1. Modern internet standards (such as IPv6, DNSSEC, HTTPS, DMARC, DANE and RPKI) are essential for an open, secure and resilient Internet that serves as a driver of social progress and economic growth. Such standards have been developed, but their use needs to increase significantly to make them fully effective. Procurement policies have proven to be an effective means of ensuring that these standards get traction and are used more widely.
2. Not using modern standards is a risk for the individual internet user. However, often users are not aware of it (because standards are "under the hood") and there are economic network effects that prevent users from fully benefiting immediately ("first mover disadvantage"). Research by IS3C has shown that public-private partnerships can play a crucial role in the creation of transparancy and awareness which is crucial to reach critical mass.
1. To governments and TLD registry operators: Monitor the usage of modern internet security standards (such as IPv6, DNSSEC and RPKI) in the public sector and in society. For this, they can make use of open source tools such as https://Internet.nl and even extend it (eg tests for Universal Acceptance and for accessibility). Such tooling provides transparancy, helps end-users articulate their demand, and creates an incentive for vendors to comply.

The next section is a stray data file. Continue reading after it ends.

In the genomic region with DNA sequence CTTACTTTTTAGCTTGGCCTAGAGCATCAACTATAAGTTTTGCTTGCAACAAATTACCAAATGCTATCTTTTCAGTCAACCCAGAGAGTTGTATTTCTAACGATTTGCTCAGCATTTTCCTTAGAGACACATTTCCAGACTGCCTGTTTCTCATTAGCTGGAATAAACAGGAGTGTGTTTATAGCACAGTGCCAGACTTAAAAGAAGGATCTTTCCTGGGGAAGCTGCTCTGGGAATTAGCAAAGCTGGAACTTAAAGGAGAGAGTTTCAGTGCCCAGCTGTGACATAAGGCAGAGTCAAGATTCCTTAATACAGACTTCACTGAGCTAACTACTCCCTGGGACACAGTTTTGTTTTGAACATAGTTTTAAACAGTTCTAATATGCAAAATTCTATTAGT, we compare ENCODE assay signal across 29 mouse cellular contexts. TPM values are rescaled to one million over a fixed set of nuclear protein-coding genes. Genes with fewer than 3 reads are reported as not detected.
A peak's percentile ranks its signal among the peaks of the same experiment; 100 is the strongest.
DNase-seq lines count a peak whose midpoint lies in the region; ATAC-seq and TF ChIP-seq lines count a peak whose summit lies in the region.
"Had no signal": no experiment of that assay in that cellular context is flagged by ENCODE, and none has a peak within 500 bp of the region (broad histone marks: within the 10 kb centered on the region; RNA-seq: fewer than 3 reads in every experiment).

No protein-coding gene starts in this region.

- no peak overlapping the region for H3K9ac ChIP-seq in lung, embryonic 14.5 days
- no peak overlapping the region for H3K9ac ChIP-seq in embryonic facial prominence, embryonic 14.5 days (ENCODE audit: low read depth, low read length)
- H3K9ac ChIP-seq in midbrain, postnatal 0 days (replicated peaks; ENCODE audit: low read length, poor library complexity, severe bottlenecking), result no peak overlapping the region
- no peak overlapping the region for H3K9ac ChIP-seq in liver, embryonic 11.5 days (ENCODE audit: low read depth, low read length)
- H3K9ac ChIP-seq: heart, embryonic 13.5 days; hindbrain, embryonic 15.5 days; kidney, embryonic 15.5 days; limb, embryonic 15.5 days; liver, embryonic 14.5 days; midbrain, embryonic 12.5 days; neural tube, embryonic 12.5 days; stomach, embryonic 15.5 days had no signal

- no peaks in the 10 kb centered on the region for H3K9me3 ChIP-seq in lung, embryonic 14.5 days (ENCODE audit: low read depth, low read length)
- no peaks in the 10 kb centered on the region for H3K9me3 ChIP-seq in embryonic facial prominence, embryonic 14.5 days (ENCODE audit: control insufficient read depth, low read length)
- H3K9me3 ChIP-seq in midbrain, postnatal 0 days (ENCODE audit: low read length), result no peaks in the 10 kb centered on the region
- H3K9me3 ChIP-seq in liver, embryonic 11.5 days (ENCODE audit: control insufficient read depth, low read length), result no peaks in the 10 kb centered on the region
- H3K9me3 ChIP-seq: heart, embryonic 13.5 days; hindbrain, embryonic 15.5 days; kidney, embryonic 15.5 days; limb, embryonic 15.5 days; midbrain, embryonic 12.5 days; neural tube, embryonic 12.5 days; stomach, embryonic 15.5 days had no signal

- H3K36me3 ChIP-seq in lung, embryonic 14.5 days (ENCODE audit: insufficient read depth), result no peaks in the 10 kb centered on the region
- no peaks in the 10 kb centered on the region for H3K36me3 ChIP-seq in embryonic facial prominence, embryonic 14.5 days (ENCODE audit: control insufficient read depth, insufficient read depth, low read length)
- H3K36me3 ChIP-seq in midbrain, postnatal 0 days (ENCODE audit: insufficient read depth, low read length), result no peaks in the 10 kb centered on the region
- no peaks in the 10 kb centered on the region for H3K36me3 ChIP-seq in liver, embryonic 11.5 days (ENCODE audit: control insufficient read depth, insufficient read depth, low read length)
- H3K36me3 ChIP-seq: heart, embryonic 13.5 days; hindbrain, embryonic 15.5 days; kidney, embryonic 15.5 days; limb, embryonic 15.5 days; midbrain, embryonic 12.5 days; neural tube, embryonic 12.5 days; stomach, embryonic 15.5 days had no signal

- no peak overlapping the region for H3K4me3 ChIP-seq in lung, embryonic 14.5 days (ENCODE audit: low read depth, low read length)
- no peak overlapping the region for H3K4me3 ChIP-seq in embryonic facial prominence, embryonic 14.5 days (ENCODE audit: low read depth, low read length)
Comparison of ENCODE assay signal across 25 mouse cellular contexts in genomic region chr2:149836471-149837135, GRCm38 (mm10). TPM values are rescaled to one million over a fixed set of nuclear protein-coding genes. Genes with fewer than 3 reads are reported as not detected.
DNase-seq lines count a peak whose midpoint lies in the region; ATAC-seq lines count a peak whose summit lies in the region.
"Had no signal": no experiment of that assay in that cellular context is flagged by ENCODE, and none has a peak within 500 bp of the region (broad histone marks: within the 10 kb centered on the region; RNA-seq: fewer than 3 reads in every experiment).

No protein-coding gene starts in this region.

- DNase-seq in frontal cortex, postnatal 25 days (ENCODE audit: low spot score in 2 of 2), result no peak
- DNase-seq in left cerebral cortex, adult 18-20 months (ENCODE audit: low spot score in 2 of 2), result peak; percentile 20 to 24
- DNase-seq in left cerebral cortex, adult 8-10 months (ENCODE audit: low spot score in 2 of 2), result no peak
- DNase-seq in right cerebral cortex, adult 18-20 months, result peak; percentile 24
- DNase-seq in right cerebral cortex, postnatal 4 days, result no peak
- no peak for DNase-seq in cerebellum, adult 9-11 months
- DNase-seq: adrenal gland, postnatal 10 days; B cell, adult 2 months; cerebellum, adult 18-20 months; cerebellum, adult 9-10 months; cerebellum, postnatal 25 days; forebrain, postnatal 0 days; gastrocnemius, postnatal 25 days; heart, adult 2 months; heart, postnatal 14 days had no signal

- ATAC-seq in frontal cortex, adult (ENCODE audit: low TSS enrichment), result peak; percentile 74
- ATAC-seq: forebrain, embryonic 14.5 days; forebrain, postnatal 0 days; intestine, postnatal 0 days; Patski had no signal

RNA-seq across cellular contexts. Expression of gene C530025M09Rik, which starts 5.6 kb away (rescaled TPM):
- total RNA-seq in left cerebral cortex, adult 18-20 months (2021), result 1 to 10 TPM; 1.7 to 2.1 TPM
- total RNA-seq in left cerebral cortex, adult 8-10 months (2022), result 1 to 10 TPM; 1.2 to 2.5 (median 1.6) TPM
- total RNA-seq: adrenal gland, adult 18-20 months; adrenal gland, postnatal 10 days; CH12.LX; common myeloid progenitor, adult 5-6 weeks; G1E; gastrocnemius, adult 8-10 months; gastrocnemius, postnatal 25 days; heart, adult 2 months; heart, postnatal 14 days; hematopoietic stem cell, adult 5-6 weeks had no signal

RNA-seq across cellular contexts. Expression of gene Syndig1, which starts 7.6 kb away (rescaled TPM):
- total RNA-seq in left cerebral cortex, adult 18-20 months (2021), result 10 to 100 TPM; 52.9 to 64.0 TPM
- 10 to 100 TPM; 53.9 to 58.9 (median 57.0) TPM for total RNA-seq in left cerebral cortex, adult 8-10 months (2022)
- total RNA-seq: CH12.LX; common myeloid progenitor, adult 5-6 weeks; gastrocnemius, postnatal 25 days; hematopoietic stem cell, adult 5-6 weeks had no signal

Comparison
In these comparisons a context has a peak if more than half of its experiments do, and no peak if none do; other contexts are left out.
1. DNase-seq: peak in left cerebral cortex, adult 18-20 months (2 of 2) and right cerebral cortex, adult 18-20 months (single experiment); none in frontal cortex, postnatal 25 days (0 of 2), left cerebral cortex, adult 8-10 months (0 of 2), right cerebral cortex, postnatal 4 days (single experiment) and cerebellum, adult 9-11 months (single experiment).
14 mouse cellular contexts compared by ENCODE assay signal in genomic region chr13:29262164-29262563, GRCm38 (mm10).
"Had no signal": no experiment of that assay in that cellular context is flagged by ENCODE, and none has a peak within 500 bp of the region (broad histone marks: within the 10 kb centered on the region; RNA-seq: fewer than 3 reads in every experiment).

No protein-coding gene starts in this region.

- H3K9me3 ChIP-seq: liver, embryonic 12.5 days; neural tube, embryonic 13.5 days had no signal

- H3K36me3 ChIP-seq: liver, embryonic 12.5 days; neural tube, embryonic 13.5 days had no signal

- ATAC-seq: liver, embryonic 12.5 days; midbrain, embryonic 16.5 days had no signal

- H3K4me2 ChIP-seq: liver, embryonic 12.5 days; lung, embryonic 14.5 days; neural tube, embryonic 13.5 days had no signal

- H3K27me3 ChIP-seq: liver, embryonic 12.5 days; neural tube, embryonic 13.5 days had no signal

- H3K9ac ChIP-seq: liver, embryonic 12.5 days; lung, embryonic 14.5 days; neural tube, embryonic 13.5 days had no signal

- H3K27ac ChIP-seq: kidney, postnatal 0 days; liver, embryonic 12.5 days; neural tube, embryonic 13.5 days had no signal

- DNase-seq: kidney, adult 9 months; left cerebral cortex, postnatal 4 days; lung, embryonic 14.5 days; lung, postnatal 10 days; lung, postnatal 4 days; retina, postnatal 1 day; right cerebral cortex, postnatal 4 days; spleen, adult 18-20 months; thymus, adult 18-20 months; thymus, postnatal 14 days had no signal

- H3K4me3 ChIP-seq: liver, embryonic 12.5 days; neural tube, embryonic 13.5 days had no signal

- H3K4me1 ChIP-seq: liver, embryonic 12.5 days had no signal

2. To governments and industries: Publish procurement policies regarding modern internet security standards. These can be reused by others when creating procurement policies. Furthermore vendors could use these as requirements for their software and systems. The list with most important internet security standards that was created by IS3C (https://is3coalition.org/) can be used as a reference (consultation untill 5 Nov 2023).